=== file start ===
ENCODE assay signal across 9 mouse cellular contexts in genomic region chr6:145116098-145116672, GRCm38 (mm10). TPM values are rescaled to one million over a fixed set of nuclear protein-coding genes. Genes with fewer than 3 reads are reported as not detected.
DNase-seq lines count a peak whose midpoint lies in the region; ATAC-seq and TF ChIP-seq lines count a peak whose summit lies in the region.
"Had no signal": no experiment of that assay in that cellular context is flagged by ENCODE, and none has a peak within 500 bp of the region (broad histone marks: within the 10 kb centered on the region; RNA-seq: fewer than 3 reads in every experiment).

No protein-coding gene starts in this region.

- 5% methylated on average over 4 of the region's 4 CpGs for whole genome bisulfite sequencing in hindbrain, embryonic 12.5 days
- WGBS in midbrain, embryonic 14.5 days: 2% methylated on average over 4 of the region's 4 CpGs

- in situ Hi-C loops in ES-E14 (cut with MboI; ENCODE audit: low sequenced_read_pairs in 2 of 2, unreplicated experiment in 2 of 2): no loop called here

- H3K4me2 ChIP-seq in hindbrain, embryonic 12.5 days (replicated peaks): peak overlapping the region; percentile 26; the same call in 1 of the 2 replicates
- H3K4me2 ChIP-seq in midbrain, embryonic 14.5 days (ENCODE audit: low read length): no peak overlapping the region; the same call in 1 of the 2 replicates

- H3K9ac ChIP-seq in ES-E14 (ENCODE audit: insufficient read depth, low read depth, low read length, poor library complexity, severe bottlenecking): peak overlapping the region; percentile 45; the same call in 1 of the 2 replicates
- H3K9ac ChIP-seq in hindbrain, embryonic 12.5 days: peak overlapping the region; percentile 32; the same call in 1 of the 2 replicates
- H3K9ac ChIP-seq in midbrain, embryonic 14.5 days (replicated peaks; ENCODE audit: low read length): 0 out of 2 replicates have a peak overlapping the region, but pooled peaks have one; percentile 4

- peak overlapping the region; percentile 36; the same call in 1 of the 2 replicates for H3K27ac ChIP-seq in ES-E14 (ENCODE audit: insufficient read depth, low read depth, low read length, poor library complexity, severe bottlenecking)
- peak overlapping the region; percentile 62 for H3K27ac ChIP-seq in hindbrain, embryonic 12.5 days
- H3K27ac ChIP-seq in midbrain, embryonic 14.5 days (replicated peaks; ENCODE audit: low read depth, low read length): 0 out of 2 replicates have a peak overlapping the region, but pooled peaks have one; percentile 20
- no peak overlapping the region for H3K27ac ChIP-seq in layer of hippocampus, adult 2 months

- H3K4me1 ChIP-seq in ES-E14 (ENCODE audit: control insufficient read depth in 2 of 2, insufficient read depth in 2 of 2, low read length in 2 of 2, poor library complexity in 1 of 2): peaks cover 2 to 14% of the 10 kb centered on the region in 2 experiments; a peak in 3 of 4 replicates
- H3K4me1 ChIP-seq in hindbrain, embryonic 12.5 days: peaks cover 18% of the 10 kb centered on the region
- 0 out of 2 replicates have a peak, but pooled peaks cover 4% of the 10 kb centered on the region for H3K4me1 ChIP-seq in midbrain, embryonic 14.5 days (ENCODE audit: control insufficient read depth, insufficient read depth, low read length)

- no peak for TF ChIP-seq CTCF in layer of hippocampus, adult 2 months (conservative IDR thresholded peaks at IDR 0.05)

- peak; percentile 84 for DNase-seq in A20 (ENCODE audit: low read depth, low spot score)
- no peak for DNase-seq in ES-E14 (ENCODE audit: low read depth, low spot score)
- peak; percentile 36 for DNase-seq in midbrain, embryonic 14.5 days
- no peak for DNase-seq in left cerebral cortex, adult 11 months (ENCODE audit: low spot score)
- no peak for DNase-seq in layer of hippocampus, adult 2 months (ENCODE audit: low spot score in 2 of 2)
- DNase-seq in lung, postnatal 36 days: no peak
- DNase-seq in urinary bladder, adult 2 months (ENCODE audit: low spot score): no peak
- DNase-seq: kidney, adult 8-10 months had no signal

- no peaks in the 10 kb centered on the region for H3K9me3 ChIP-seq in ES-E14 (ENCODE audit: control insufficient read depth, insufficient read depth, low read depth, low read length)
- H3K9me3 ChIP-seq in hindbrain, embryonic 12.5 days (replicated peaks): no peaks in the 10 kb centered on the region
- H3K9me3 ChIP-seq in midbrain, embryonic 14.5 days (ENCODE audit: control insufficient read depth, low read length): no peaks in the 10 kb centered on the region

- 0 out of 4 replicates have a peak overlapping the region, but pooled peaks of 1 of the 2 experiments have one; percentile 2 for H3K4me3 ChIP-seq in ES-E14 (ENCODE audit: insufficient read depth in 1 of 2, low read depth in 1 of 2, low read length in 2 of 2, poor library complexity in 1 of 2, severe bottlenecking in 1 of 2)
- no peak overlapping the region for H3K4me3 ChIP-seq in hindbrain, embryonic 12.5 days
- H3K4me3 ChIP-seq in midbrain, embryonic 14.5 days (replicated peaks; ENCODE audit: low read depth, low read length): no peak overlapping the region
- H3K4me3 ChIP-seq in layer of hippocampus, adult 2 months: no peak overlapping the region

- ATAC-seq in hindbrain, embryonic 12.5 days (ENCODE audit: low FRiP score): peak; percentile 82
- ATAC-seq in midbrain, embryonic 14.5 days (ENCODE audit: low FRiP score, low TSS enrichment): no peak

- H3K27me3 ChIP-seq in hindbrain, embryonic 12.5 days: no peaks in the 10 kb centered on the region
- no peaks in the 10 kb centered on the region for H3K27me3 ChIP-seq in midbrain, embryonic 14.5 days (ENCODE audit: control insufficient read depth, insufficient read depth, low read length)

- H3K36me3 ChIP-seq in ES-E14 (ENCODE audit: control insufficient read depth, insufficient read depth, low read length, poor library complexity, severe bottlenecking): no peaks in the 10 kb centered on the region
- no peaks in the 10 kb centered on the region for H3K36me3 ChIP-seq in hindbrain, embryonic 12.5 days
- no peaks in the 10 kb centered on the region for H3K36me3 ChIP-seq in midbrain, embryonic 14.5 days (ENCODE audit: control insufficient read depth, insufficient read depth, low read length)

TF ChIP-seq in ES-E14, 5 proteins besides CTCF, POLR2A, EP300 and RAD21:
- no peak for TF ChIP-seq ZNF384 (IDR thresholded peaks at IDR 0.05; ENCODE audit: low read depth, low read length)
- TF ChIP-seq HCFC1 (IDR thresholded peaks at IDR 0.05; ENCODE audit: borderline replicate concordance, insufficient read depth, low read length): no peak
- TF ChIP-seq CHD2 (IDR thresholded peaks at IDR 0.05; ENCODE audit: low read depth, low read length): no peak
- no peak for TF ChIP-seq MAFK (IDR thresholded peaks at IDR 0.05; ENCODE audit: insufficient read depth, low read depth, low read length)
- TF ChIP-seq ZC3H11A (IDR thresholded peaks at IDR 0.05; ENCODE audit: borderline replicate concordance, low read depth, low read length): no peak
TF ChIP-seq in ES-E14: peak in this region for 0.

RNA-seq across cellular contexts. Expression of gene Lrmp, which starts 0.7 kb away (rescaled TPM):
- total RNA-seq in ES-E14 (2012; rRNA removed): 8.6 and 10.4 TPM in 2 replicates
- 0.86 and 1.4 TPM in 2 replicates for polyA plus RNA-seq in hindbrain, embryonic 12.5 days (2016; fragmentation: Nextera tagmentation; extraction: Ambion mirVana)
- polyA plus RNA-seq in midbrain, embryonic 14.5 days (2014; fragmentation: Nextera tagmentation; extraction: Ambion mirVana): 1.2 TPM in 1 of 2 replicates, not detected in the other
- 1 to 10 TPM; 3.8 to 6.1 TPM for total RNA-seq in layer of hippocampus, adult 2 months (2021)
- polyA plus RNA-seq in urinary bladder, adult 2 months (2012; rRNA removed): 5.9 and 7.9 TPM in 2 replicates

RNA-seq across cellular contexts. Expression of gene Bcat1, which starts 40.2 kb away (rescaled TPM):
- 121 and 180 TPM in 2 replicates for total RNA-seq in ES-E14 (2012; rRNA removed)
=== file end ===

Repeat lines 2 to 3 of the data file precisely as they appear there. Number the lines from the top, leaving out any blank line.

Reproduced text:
DNase-seq lines count a peak whose midpoint lies in the region; ATAC-seq and TF ChIP-seq lines count a peak whose summit lies in the region.
"Had no signal": no experiment of that assay in that cellular context is flagged by ENCODE, and none has a peak within 500 bp of the region (broad histone marks: within the 10 kb centered on the region; RNA-seq: fewer than 3 reads in every experiment).